- The back end of the bullpen was very good. That’s a strange thing to type for any 2009 onwards Diamondbacks fans, but in 2007 all of the bullpen stars aligned. Jose Valverde was always a roller coaster, but he racked up 47 saves that season and had an ERA+ of 179. Tony Pena, Brandon Lyon, Juan Cruz, and Doug Slaten all put up solid seasons. (Of course, their ERAs greatly outperformed metrics like FIP, which leads to non-2007 troubles, but let’s not focus on that.) The 2007 D-Backs, more often than not, could hold close leads late into games.
Position player wise, the Diamondbacks didn’t have an obvious Paul Goldschmidt type superstar. Orlando Hudson and Eric Byrnes were the offensive leaders, going by offensive bWAR, with a rookie Mark Reynolds, Micah Owings, and Conor Jackson rounding out the Top 5. Chris Young lead the team in Home Runs with 32, coming from the leadoff spot. Less impressive from the leadoff spot? a .237/.295 BA/OBP. The aughts were just weird, man.
It would also be prudent to note that Right Field was filled by numerous people. Carlos Quentin took up a majority of the starts there for most of the season, but he had yet to find whatever magic could only be found on the South Side of Chicago, and had a slash of .214/.298/.349. Jeff Salazar came in part way through the season and had a respectable line of .277/.340/.394, but that was only in 38 games. For some reason, due to a decade of time passing and a personal anecdote I’ll tell in a second, I thought Scott Hairston had been part of the RF shuffle, but nope, he was mostly used to spell Eric Byrnes in LF, and then was traded away to San Diego for RP Leo Rosales. (That’s a rare trade where two teams in contention in the same division trade with each other.)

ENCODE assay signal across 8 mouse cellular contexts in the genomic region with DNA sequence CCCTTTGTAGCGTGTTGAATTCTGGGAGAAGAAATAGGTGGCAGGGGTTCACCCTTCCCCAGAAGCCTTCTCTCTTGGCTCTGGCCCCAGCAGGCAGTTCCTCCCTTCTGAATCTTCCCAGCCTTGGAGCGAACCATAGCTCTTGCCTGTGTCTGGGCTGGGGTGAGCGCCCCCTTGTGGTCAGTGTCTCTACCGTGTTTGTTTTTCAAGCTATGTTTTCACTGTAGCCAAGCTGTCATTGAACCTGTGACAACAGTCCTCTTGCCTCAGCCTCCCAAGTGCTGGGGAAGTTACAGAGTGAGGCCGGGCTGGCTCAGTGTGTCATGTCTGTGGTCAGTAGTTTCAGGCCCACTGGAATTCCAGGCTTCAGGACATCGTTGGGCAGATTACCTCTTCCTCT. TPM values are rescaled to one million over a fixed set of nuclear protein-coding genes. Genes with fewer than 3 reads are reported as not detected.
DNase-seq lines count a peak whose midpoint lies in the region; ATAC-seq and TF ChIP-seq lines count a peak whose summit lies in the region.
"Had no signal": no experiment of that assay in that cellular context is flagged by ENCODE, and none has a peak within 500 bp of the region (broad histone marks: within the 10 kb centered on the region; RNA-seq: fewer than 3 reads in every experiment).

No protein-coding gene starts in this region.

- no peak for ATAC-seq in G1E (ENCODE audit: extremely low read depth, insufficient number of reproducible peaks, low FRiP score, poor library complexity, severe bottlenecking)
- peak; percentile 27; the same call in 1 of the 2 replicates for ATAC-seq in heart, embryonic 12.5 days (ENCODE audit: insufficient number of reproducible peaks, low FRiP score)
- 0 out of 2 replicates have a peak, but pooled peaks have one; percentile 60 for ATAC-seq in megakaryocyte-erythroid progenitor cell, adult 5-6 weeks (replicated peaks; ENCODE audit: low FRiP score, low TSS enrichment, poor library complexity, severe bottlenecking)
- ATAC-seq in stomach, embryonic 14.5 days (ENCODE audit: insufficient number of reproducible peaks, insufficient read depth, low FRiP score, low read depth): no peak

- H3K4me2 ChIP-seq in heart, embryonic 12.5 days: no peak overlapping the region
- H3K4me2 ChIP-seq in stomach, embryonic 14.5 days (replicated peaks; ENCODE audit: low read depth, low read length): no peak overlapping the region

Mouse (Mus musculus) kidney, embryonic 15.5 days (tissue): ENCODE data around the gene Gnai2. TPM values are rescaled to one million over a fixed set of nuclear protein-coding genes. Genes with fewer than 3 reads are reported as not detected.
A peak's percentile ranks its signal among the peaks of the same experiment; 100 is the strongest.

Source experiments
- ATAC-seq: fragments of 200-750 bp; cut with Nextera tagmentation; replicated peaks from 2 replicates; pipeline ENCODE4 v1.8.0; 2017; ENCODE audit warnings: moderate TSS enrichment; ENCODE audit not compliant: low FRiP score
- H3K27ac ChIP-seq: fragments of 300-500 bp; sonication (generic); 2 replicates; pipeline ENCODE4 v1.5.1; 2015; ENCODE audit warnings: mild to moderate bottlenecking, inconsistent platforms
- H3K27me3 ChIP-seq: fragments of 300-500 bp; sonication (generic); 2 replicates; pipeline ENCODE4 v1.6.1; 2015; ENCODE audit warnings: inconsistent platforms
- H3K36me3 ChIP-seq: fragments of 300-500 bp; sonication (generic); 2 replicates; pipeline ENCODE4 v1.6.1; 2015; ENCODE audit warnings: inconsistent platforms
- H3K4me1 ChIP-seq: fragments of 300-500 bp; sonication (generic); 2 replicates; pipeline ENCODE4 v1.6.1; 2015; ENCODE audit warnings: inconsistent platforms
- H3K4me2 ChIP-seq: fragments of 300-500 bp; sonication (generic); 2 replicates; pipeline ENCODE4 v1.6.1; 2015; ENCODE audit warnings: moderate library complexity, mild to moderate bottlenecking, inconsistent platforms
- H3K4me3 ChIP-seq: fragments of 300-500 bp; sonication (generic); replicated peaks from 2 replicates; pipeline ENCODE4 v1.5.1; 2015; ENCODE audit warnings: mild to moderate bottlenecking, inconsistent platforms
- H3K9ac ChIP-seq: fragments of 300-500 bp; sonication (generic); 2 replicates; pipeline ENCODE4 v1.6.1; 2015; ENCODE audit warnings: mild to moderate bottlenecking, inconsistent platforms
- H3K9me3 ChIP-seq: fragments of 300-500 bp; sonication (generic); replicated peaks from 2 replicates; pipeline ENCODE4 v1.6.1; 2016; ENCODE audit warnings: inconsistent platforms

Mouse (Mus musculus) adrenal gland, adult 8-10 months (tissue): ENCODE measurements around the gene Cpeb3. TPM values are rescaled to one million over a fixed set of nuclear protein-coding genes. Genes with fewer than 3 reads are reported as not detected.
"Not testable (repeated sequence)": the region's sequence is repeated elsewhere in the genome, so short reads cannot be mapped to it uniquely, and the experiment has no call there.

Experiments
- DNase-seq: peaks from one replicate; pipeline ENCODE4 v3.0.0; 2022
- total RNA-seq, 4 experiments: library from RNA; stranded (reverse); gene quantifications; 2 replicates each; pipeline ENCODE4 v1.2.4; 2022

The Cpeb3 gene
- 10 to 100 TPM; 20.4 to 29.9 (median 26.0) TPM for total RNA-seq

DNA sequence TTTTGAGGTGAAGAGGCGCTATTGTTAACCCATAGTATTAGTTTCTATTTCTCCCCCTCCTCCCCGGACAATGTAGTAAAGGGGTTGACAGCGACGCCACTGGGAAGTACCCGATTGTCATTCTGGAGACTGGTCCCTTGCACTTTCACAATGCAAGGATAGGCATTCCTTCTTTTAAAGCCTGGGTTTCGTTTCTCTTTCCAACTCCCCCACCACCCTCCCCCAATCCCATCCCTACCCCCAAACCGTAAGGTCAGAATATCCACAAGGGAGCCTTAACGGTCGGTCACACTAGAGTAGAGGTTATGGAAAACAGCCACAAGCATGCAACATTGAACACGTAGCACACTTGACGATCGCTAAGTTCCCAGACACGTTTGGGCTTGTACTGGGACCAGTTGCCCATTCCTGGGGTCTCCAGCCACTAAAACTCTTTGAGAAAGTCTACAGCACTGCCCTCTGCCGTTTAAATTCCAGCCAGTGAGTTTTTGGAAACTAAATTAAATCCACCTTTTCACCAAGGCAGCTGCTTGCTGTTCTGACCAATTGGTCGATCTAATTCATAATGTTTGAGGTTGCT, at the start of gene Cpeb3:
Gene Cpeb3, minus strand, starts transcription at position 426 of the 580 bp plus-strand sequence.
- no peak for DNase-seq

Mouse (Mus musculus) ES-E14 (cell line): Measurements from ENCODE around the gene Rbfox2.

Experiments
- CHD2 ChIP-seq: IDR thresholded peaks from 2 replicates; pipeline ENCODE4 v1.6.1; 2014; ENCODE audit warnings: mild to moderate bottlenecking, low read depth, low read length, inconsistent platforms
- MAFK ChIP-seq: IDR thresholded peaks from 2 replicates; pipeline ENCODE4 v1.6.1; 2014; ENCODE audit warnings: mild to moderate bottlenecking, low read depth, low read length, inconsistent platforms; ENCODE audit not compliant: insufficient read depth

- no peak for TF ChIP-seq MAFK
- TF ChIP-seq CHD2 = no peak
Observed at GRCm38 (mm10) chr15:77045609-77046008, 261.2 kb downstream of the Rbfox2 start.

(The personal anecdote is this: I was in the same degree program as Scott Hairston’s younger sister in college around this time. I didn’t make the connection til the second semester we had classes together, and she told me. She also told me that she was a bit irked that Carlos Quentin might take his playing time in the upcoming season.)
Also, that season marked the probably premature callup of Justin Upton, who was literally 19 years old at that point. That was younger than I was, and I was a Sophomore in college back then. He hit .221/.283/.364 in limited late season action. As said, he probably would have been best served staying in the minors the entire year, but the organization got kinda crazy. His lasting memory of the season was probably that slide in Game 1 of the NLCS that was called for interference and lead to a miasma of garbage making its way to Chase Field’s playing surface. Thankfully nothing controversial about Justin Upton ever happened again with his tenure with the Diamondbacks.
So a decent if inconsistent lineup, a bonifide ace, a sort of meh rest of the rotation, and a really good bullpen is part of the formula for a team with a good record but a bad run differential. The Diamondbacks that year were a perfect storm that, in hindsight, didn’t really have a chance of repeating itself. The Front Office was emboldened and decided to really go for it in 2008, and if you think about it, why wouldn’t they? They decided to trade the farm for Dan Haren to shore up the rotation, they gave Eric Byrnes a new contract, they had good young bats in Jackson and Reynolds. The sky was the limit.